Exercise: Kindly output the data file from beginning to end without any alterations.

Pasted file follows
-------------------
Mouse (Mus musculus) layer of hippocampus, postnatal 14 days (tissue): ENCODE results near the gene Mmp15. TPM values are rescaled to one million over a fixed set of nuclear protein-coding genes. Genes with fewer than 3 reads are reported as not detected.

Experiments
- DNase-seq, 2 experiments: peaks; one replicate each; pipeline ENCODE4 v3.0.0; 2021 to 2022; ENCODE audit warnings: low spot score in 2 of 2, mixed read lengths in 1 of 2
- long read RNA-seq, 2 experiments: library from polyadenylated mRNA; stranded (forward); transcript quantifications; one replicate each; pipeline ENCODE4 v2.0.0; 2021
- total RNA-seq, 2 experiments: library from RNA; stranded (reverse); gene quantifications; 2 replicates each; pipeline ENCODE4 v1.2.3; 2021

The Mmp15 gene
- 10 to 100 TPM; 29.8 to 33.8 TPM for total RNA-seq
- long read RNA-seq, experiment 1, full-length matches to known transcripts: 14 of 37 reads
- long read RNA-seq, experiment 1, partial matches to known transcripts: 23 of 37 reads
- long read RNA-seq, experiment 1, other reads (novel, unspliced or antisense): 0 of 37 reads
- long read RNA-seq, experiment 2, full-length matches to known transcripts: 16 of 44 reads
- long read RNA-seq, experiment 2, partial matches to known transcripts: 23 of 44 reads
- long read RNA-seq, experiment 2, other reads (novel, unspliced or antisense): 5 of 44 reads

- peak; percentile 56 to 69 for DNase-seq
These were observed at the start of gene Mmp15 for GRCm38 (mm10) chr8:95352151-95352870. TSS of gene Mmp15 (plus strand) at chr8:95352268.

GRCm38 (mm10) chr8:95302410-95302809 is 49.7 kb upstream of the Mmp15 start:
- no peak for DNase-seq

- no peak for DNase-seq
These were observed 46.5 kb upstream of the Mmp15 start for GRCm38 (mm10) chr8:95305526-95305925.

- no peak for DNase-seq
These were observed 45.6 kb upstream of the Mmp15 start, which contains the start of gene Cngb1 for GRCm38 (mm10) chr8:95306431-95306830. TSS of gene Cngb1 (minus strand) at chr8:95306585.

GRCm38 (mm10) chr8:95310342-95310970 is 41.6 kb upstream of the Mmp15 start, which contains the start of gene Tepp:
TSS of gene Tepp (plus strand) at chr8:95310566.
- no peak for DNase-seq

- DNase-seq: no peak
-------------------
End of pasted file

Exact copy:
Mouse (Mus musculus) layer of hippocampus, postnatal 14 days (tissue): ENCODE results near the gene Mmp15. TPM values are rescaled to one million over a fixed set of nuclear protein-coding genes. Genes with fewer than 3 reads are reported as not detected.

Experiments
- DNase-seq, 2 experiments: peaks; one replicate each; pipeline ENCODE4 v3.0.0; 2021 to 2022; ENCODE audit warnings: low spot score in 2 of 2, mixed read lengths in 1 of 2
- long read RNA-seq, 2 experiments: library from polyadenylated mRNA; stranded (forward); transcript quantifications; one replicate each; pipeline ENCODE4 v2.0.0; 2021
- total RNA-seq, 2 experiments: library from RNA; stranded (reverse); gene quantifications; 2 replicates each; pipeline ENCODE4 v1.2.3; 2021

The Mmp15 gene
- 10 to 100 TPM; 29.8 to 33.8 TPM for total RNA-seq
- long read RNA-seq, experiment 1, full-length matches to known transcripts: 14 of 37 reads
- long read RNA-seq, experiment 1, partial matches to known transcripts: 23 of 37 reads
- long read RNA-seq, experiment 1, other reads (novel, unspliced or antisense): 0 of 37 reads
- long read RNA-seq, experiment 2, full-length matches to known transcripts: 16 of 44 reads
- long read RNA-seq, experiment 2, partial matches to known transcripts: 23 of 44 reads
- long read RNA-seq, experiment 2, other reads (novel, unspliced or antisense): 5 of 44 reads

- peak; percentile 56 to 69 for DNase-seq
These were observed at the start of gene Mmp15 for GRCm38 (mm10) chr8:95352151-95352870. TSS of gene Mmp15 (plus strand) at chr8:95352268.

GRCm38 (mm10) chr8:95302410-95302809 is 49.7 kb upstream of the Mmp15 start:
- no peak for DNase-seq

- no peak for DNase-seq
These were observed 46.5 kb upstream of the Mmp15 start for GRCm38 (mm10) chr8:95305526-95305925.

- no peak for DNase-seq
These were observed 45.6 kb upstream of the Mmp15 start, which contains the start of gene Cngb1 for GRCm38 (mm10) chr8:95306431-95306830. TSS of gene Cngb1 (minus strand) at chr8:95306585.

GRCm38 (mm10) chr8:95310342-95310970 is 41.6 kb upstream of the Mmp15 start, which contains the start of gene Tepp:
TSS of gene Tepp (plus strand) at chr8:95310566.
- no peak for DNase-seq

- DNase-seq: no peak